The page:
In Memoriam – Gabriel “Gaybo” Howard.
“In 4th place, a great old man of the road, who’s still a young man, as well as being a great friend of mine. A man of the Rás, a Connaught man and not long going to be an A4 man – John O’ Halloran”. That was Gabriel Howard last Summer at the Stamullen Grand Prix. John (one of my best friends) is an old roadman who returned to racing last year.
How shocked we were to hear of the death of Gaybo last Friday. A veteran of over 20 Rásanna. Imagine that. A great way to irritate him was to mention” that I’d heard you’d ridden 10”. He would go mad. I think that he rode 24. In his day he was a very strong rider, renowned for aggression physically and verbally. When he stopped racing he gave a lot of his life to cycling administration and organisation at all levels. He gave much back to the sport well recognised by the outpouring of tributes to him since this dreadful accident.
The Rás is Ireland’s greatest race. Gaybo was synonymous with it. His legendary Meath accent was stereotypical – the strongest on record in my view. He could distil the complexities of a bike race pithily. “He’s going grand, but he’s not riding”. “It’s fast and slow and he’s a specializer at that”. “Any idiot can climb but can they go down the other way”. Those unfamiliar with racing will find such expressions somewhat curious perhaps. Racers will know exactly what I’m on about. I’m smiling now thinking about him.
Our first meeting was 30 years ago in Clifden at stage 2 of the 1988 Rás. John McQuaid won the stage outsprinting Paul McCormack. From there in these two riders fought it out all the way to Dublin with a very controversial finish that remains so. John and I had for the previous few days filled in potholes and marked dangerous corners for what is now called a “technical finish”. When were they any other way? At stage end, I nabbed the great man (Gaybo) from neutral service and told him the job of work us two 16 year olds had put in, in preparation for stage arrival. How green we were? how innocent? “Fair play to yews lads”. We got introduced to the star riders and collected piles of gear. Caps, mits, jerseys, tubs you name it. Those Tommasini frames of the Irish squad sill a vivid memory with an oversized one ridden by Stephen Spratt, a complete eye opener. We told Gaybo later that we’d see him at the Rás as riders soon enough. John did, I didn’t – injury catching me out in 1992. Never got to be one of the men of the Rás. Still the biggest regret from my racing life. Declan Lonergan won the stage in to Clifden in 1991 (a brave ride in to the wind on the Galway road for the last 15 mile) and there again we reacquainted ourselves with the Stamullen man. John rode the”Big One”the following year and I was injured. Alas.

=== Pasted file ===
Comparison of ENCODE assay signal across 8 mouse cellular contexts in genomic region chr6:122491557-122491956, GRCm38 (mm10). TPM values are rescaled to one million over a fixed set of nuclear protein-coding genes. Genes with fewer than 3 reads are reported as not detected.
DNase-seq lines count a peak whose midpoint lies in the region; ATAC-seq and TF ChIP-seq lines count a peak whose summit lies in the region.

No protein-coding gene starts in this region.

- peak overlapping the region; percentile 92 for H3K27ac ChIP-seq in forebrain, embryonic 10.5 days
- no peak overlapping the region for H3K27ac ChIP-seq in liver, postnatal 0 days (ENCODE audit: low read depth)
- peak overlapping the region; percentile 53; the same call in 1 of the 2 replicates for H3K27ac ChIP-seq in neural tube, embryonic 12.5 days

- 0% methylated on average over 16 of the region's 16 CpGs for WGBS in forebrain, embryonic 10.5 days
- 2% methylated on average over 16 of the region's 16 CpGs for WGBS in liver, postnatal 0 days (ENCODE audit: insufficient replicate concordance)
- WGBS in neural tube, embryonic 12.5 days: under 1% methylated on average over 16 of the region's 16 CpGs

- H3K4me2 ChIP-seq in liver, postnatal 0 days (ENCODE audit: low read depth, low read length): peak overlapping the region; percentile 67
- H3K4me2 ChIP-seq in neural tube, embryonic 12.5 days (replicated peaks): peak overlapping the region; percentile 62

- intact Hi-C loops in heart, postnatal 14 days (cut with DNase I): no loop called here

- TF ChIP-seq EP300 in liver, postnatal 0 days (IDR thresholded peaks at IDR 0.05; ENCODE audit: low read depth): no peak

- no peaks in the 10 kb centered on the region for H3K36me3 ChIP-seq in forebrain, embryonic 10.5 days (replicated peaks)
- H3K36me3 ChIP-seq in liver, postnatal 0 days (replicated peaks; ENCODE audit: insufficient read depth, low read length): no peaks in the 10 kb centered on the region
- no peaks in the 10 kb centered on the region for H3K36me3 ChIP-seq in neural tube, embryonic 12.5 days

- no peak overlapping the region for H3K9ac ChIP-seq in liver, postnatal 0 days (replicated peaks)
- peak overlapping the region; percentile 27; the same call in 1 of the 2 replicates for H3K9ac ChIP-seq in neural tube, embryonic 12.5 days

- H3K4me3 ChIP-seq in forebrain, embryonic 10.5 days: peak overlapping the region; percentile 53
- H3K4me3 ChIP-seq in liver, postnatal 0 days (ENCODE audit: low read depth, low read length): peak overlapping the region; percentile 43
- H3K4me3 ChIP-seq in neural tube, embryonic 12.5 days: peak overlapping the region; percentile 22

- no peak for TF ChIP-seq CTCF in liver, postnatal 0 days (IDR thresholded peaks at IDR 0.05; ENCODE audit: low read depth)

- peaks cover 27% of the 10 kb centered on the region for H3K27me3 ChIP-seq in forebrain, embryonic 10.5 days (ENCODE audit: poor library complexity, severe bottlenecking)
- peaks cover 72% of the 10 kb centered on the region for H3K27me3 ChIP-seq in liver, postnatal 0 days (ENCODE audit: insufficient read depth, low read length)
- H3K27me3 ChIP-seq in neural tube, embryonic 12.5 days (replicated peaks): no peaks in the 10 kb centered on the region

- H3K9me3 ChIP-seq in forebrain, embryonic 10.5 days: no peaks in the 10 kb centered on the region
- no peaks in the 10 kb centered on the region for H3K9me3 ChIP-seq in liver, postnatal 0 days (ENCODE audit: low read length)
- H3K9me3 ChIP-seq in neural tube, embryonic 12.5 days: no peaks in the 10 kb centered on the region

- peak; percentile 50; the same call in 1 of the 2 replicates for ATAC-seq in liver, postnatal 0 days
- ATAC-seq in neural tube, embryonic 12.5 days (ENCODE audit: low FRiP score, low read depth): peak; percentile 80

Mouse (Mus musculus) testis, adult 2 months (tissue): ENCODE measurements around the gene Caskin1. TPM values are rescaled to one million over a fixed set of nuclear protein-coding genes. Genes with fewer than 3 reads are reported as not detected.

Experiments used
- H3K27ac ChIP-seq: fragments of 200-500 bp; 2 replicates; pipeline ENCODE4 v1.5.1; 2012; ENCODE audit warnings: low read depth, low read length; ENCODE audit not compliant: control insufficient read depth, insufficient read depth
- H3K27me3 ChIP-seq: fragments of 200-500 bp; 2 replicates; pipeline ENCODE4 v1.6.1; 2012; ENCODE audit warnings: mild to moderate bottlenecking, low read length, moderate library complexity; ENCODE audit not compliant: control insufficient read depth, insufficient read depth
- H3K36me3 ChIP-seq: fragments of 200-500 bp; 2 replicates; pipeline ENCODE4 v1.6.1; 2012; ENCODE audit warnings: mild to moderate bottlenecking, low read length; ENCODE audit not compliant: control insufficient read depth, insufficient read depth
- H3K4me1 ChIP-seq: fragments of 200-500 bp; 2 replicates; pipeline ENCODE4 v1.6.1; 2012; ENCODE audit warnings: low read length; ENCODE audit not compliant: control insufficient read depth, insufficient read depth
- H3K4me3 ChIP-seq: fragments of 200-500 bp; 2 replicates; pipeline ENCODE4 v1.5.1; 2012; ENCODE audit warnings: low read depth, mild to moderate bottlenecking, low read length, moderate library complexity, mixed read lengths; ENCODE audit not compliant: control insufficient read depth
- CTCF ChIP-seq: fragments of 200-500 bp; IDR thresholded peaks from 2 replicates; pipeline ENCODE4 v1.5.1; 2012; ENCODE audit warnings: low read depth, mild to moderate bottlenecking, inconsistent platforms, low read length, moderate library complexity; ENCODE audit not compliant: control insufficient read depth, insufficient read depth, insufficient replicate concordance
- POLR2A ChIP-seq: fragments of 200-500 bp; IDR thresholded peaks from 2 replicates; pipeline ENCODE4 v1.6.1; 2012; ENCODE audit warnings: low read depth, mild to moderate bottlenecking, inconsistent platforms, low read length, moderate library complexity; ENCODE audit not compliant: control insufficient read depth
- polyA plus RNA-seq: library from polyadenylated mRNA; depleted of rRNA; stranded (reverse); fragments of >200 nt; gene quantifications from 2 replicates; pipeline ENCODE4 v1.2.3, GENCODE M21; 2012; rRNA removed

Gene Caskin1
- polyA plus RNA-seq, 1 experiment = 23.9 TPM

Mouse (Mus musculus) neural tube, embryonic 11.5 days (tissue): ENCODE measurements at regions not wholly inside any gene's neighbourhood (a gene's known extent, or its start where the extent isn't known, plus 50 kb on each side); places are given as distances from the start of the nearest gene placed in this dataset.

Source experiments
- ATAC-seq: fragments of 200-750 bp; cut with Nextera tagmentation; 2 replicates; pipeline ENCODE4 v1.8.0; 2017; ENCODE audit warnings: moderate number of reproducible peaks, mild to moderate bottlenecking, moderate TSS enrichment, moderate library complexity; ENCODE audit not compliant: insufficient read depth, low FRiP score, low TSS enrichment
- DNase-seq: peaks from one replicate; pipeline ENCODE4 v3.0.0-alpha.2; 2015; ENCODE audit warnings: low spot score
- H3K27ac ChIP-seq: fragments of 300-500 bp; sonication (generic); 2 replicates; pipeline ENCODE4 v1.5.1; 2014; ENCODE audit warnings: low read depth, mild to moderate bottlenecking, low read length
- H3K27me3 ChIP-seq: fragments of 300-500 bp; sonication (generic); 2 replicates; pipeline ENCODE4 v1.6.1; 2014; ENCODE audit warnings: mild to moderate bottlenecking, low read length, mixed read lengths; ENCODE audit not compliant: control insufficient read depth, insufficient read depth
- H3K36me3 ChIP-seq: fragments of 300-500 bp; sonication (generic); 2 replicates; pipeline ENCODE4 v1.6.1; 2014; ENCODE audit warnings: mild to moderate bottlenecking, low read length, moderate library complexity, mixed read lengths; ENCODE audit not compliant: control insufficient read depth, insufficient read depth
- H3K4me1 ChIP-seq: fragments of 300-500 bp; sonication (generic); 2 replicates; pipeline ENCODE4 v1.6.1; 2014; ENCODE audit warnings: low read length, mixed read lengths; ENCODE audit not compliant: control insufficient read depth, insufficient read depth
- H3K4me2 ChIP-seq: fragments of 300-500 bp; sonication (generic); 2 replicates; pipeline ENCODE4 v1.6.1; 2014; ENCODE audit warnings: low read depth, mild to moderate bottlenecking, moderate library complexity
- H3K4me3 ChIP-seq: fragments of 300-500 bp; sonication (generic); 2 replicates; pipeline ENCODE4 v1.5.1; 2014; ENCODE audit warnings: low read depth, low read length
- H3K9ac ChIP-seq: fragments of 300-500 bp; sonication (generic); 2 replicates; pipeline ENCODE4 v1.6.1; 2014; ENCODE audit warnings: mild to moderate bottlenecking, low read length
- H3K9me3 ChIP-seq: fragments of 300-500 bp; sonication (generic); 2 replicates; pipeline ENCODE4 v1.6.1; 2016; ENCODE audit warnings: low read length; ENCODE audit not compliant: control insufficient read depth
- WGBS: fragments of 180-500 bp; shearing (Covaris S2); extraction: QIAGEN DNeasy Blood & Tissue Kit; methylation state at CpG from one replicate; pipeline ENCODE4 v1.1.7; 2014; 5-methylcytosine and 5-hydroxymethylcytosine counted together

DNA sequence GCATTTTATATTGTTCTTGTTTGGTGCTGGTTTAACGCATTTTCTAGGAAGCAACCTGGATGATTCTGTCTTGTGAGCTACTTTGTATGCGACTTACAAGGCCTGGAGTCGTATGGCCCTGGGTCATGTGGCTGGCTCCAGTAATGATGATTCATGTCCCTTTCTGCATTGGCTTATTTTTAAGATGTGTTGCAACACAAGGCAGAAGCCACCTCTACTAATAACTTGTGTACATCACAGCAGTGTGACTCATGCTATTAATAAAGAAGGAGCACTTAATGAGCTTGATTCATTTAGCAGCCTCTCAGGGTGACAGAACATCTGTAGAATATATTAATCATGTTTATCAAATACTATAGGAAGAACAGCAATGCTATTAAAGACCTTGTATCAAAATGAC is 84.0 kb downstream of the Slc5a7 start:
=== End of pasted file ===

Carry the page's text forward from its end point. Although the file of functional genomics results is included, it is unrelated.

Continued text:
Gaybo was a busy man with a vast memory. I last met him at a rather unpleasant special Cycling Ireland meeting in 2013. He remembered me after many years. It was great. This meeting was convened in response to UCI President Pat McQuaid’s handling of doping allegations in the Armstrong and post -Armstrong years. I was only in Naas CC a short while so I attended the meeting on my own “bat”. I knew there would be plenty of old friends there for a catch up. Many of us were fraught with anxiety that day and there was resentment in the air. I stayed quiet. I regret that now. Gabriel never stayed quiet.
In 1972, he was part of the infamous alternative Irish (NCA) contingent that arrived at the Olympic road race in protest at the (ICF & NICF) representation on the Irish team on the day. He was unapologetic about his role in the protest believing that it was necessary to assert the NCA’s right to international competition regulatory denied to them at the time. This argument bedevilled Irish cycling and athletics for many years. The healing process was complete by the time I started racing in the 80s but there were always lingering feelings that you knew were there. Kieron McQuaid, Pat’s brother rode for Ireland that day in Munich. I didn’t have the courage to ask Gaybo how he voted. Pat told me later that all of the old timers supported him but the younger crowd didn’t. Who were the old timers that voted for whoI wonder? The intersection between politics and sport is a big issue and always will be. Those who talk of its separation are in serious need of a history lesson and indeed a reality check.
The reality now is the tragic death of someone who gave his life to cycling in Ireland. Gaybo has gone up the road “attacking again sure he is sure”. The county system of representation that he so gloriously represented since the 1960s has been hallowed out in furtherance of professionalism and categorisation. So be it. I’ll leave the last word on Gaybo to my brother roadman, John O’ Halloran, sorely grieved but now A3 as predicted. “He saved a lot of lads in the Rás over the years”.